Open source continuity: Solid is dead, will solidDb survive?
Solid Information Technology is a database vendor founded in Finland in 1992. After operating as a pure closed-source company for 14 years, Solid announced in 2006 that it had adapted its storage engine to work with MySQL, and that it would be releasing the project as open source. The move appeared to be an attempt to capitalise on the confusion created by Oracle's purchase of InnoDB [dead link removed], also a MySQL storage engine. (It wasn't clear at the time what impact the purchase of InnoDB would have on MySQL.) After being acquired by IBM in January of 2008 [dead link removed], we now hear from Solid that it will be ending further development of the solidDB backend for MySQL. The code remains available through SourceForge. It looks like the company will cease to operate standalone.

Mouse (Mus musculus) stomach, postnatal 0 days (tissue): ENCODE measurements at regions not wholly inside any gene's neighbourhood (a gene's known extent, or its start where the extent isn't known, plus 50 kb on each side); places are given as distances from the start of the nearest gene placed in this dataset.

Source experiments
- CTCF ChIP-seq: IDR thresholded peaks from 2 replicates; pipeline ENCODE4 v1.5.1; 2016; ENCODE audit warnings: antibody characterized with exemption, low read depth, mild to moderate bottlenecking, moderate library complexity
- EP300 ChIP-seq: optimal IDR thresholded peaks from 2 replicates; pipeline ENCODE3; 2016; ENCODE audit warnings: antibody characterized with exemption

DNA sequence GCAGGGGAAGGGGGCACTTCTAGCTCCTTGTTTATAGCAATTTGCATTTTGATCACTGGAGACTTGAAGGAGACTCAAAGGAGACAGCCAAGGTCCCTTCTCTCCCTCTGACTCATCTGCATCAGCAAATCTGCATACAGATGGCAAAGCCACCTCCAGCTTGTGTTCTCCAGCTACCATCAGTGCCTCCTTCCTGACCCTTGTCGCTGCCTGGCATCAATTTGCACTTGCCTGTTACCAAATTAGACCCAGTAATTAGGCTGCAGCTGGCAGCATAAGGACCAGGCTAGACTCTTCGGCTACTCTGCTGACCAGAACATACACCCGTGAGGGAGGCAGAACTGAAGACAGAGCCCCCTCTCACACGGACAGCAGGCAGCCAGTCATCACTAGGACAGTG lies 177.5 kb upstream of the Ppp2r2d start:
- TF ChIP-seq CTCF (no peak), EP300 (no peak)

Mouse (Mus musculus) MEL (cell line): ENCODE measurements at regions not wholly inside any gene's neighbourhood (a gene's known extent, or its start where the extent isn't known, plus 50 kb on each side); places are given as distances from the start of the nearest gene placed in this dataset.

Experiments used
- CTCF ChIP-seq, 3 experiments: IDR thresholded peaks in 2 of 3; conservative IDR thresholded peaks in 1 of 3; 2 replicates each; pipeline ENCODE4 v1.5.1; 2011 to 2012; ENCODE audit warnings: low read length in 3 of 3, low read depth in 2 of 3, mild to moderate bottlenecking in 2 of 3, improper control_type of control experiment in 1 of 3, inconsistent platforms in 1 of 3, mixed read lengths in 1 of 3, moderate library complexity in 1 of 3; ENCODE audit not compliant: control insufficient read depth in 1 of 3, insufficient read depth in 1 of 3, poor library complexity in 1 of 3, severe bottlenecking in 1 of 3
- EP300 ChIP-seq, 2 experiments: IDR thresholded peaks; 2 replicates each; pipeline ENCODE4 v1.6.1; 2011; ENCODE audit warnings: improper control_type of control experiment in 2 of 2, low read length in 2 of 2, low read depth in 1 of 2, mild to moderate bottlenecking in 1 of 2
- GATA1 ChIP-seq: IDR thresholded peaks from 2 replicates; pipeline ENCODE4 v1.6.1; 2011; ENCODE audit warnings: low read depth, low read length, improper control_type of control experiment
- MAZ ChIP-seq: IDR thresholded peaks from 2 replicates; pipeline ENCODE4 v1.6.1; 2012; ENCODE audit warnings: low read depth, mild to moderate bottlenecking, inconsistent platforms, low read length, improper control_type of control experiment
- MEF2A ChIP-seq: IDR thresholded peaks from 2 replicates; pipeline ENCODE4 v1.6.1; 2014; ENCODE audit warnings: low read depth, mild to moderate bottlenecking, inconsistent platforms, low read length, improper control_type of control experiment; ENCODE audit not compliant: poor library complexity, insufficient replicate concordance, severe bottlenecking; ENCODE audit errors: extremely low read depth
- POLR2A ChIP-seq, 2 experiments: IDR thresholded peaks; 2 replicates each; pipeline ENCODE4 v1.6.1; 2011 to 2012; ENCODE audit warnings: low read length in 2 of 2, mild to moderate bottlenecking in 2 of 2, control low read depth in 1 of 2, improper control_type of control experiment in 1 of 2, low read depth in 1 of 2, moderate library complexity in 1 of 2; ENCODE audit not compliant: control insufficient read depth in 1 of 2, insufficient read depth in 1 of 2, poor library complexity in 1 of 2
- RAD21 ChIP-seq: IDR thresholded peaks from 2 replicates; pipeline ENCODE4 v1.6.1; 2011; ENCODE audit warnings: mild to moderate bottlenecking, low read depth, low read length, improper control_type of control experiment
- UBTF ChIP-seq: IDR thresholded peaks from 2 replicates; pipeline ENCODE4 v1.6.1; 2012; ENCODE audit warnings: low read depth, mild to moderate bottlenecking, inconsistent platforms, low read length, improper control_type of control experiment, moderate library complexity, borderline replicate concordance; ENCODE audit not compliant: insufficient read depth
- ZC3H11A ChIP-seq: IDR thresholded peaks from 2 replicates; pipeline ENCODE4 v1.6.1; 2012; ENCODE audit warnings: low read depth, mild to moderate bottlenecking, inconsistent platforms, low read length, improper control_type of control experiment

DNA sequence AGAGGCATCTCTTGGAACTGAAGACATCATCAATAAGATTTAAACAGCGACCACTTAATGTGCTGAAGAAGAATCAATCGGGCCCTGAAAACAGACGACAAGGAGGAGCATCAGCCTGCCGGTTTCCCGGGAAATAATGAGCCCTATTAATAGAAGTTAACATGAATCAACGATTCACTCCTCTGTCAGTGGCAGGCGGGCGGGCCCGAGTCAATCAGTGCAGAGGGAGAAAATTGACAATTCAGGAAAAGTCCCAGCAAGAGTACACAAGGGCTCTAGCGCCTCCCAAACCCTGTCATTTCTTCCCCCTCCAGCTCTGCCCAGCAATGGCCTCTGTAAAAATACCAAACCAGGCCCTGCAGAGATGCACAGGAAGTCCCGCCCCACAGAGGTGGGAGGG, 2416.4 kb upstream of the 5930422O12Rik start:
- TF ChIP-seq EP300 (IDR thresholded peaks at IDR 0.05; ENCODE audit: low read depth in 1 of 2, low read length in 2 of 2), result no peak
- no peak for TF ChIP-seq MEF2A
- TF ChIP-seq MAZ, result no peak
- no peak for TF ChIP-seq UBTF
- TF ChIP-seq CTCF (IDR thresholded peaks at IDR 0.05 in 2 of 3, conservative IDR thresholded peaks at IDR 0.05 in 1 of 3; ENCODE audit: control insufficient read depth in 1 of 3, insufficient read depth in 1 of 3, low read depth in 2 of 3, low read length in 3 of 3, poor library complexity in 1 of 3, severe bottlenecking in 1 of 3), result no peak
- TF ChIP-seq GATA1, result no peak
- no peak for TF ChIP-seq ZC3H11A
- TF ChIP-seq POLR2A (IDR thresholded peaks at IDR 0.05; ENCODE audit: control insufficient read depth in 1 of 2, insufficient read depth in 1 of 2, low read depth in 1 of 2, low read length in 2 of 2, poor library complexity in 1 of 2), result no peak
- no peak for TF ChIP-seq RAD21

This is not an open source story, but there's an important lesson here for all aspiring entrepreneurs using, or planning to use, open source as an aspect of their business strategy. Companies live and they die. They change directions in an effort to stay afloat or grow. They get acquired and assimilated by companies with different goals. Open sourcing a product is not enough on its own; it must be accompanied by community-building efforts. Such efforts are best carried out at the time the project is announced or open sourced, because that is when the project will be in the spotlight and resources will be available. If you care about the open source nature of your project then you need to realise that the clock is ticking from the moment you go live. Sure, your company may continue to go in the same direction for many years, but you never know if a disruptive change is lurking around the corner. If you want your project to survive, you need to ensure a healthy community forms before the change takes place. Without the protective shield of the community the chances of project survival are slim.